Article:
Before I left The ReBuilding Center to work on piddix full-time, I went out to lunch with two friends who both had run their own businesses for several years. I asked about working from home, and whether they had any regrets about leaving a more stable income. The advice and support they offered was invaluable.
One of the challenges of running a business by myself has been the lack of an immediate sounding board. I can't turn to my co-worker and say, "which one looks better," or "what do you think of this new idea?" To compensate, I've gotten pretty good at asking anyone who will listen--from best friends to the man sitting next to me on the airplane--for advice on whatever question has been plaguing me at the moment.
During this process I've come up with two tricks to help get the best advice possible while also not wasting anyone's time.
First, I have a pretty good "elevator" speech that summarizes piddix. This includes:
1. What piddix does.
2. The mission of piddix.
3. My products and pricing.
4. Who my customers are.
5. Who my competition is and how piddix is different.
This summary can be said in anywhere from one to 45 minutes depending on the situation. Once the person has a basic idea of my business, I then ask the one question that I'm wrangling with, which lately has been on the subject of the best ways to grow piddix as a business.
This brings up my second trick:
Ask about your weaknesses and their strengths.
If you are great with color, don't bother someone asking about different combinations--you'll just get advice that you won't necessarily agree with or need. Instead, ask about areas where they are by far the expert.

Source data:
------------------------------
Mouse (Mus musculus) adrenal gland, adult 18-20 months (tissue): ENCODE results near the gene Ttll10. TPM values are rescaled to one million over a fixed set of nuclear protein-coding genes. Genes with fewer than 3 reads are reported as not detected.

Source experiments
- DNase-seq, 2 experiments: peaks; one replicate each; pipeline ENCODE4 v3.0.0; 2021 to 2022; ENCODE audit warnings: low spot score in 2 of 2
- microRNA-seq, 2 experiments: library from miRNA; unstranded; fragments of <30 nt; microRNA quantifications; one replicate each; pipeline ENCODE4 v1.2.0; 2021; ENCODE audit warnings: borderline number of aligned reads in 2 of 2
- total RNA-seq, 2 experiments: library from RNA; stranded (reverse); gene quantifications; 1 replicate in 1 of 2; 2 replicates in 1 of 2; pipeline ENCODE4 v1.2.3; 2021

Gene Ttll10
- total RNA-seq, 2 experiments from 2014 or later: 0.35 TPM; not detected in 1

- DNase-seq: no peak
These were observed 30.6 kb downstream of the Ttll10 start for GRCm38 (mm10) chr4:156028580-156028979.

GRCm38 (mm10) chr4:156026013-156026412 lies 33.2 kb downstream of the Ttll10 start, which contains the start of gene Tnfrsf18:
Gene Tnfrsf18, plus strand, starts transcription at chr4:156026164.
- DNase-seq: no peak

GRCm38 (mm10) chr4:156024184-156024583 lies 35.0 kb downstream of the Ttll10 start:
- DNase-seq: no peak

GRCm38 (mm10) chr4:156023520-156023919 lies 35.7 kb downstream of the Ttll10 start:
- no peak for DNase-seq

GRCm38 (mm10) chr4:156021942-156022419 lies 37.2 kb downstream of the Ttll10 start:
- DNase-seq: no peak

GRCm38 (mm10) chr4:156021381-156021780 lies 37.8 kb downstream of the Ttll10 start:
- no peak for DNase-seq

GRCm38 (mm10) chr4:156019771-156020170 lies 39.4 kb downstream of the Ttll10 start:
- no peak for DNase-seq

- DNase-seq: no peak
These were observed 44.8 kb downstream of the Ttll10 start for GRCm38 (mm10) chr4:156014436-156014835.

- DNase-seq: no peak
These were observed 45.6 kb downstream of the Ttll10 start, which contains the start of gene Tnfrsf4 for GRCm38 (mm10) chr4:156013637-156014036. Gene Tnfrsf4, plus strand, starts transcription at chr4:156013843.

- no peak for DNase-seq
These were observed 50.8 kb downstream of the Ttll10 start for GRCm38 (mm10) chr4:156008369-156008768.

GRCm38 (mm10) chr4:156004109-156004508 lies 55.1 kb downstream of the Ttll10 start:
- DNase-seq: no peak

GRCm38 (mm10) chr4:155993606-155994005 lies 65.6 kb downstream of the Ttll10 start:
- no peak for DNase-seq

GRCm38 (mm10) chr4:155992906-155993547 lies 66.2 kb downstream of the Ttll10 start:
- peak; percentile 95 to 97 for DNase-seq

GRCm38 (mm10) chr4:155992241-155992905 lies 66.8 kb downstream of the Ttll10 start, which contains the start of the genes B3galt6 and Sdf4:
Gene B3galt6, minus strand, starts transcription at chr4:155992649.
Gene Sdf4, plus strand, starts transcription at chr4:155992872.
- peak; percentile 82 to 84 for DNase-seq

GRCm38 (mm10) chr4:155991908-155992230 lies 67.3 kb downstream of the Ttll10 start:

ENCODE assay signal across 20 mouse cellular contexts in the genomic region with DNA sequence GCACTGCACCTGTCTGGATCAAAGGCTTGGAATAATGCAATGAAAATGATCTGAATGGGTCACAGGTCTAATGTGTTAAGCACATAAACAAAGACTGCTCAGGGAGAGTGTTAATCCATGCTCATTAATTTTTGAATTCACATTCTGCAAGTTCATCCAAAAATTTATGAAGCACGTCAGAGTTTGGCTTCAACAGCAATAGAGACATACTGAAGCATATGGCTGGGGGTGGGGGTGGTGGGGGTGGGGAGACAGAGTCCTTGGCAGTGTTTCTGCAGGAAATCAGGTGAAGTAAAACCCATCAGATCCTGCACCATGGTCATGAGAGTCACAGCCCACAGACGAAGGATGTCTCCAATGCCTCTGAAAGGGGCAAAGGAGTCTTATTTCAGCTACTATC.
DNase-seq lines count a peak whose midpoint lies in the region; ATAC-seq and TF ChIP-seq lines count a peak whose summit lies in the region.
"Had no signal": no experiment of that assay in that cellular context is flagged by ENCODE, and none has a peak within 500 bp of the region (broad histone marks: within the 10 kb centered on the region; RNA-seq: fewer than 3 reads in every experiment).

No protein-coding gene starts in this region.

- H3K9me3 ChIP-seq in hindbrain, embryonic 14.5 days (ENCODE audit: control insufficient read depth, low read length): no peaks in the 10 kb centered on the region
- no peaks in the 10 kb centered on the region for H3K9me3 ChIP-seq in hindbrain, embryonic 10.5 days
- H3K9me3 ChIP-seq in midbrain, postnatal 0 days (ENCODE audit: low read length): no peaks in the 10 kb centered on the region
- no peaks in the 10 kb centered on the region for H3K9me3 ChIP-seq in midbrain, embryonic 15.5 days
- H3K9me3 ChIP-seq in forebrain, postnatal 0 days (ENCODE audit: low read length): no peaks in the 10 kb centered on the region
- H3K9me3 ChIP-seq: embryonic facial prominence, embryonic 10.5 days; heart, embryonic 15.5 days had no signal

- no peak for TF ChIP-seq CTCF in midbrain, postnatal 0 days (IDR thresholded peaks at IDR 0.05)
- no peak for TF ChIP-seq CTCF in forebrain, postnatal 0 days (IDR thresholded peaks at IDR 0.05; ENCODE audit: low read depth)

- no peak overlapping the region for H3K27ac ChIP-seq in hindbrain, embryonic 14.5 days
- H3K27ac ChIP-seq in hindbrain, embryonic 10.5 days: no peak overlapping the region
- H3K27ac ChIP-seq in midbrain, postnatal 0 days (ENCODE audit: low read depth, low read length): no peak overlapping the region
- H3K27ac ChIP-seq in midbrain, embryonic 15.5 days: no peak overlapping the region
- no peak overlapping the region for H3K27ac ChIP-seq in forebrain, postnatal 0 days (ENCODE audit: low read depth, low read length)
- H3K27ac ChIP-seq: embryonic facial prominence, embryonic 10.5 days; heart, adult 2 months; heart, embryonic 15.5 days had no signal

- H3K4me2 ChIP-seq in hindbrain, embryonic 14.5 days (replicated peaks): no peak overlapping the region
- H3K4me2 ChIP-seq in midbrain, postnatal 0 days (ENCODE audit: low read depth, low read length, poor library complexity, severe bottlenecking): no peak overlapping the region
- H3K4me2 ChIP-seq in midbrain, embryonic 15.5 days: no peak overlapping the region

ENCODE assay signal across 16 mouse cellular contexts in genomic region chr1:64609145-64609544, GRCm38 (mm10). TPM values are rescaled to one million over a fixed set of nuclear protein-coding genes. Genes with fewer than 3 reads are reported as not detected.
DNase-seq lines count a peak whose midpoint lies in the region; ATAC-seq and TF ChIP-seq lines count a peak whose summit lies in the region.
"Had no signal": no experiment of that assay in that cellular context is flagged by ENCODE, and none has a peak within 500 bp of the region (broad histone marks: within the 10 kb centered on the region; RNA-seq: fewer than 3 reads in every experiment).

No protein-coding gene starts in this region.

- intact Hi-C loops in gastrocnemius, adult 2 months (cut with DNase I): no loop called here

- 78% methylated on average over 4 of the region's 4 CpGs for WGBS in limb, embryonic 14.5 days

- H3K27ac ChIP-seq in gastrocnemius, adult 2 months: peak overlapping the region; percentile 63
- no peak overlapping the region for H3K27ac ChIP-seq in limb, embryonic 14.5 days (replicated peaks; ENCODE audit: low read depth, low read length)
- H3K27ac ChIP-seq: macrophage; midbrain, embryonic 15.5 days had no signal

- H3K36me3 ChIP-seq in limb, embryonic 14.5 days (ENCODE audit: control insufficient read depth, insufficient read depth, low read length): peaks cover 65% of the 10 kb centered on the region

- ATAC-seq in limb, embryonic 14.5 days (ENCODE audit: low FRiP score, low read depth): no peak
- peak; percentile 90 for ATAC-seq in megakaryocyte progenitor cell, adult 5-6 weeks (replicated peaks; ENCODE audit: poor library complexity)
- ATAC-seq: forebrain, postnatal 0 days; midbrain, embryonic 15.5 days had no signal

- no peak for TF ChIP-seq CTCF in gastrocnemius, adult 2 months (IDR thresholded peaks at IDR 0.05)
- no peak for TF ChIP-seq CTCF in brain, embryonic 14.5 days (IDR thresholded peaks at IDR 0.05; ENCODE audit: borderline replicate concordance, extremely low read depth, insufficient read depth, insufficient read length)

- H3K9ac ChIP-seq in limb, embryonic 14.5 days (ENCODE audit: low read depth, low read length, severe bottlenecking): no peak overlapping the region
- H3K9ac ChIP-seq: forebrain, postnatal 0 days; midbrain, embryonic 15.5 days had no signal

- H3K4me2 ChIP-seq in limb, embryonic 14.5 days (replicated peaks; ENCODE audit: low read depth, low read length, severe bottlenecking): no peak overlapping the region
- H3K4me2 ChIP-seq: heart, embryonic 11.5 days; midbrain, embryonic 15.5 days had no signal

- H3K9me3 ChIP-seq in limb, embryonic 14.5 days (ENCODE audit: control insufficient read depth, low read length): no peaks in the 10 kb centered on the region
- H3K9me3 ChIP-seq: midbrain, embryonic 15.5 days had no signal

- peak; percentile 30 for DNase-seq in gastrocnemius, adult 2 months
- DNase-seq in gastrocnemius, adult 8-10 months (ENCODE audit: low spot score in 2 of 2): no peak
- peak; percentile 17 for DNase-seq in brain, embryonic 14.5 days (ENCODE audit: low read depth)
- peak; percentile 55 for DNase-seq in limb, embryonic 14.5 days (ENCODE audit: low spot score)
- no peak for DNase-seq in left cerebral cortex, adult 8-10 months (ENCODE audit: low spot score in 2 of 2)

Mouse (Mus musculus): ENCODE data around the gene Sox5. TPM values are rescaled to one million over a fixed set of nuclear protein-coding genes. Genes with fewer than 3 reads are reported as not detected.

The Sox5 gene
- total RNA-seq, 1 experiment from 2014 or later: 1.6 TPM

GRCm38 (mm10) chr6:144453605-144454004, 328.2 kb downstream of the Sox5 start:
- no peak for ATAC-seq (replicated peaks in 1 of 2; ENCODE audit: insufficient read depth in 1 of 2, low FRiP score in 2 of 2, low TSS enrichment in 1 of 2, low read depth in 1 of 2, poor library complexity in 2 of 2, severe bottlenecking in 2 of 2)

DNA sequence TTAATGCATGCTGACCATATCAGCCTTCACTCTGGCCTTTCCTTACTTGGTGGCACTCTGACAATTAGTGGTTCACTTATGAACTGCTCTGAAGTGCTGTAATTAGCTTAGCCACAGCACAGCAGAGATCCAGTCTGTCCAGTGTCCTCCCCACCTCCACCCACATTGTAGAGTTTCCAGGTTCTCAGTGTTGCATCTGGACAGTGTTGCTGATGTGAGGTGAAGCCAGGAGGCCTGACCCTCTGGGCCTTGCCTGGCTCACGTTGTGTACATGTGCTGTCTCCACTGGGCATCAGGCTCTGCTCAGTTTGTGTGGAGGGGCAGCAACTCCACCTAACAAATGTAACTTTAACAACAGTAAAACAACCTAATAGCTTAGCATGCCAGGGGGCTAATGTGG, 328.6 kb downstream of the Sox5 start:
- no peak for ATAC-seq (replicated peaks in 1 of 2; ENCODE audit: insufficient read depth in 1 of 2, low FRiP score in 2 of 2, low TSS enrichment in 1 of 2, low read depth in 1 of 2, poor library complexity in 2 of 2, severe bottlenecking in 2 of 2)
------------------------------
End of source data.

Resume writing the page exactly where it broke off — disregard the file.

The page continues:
For example, I went out to dinner recently with a group of High School friends, many of whom have MBAs from fancy-pants universities and have in-depth knowledge of businesses practices. I know piddix pretty well: what images my customers will like, how to write about my products, and so on. But I have never taken a college-level business class. What I wanted to know from them, after they had heard about piddix, were basic business practices for growth; "rules of thumb," if you will, about the best ways to expand into new markets or increase product offerings. Once again the advice was unbelievably helpful, perhaps even more-so since this large group was able to bounce ideas off one another and brainstorm on the spot. Honestly, if I had paid to bring them all together as professional consultants, it would have cost me thousands of dollars. But by having my quick speech and question ready, I received great tips that are shaping the direction of piddix's future.
These amazing groups and individuals--whom I consider my informal Board of Directors--have become an essential part of piddix and I couldn't do it without them.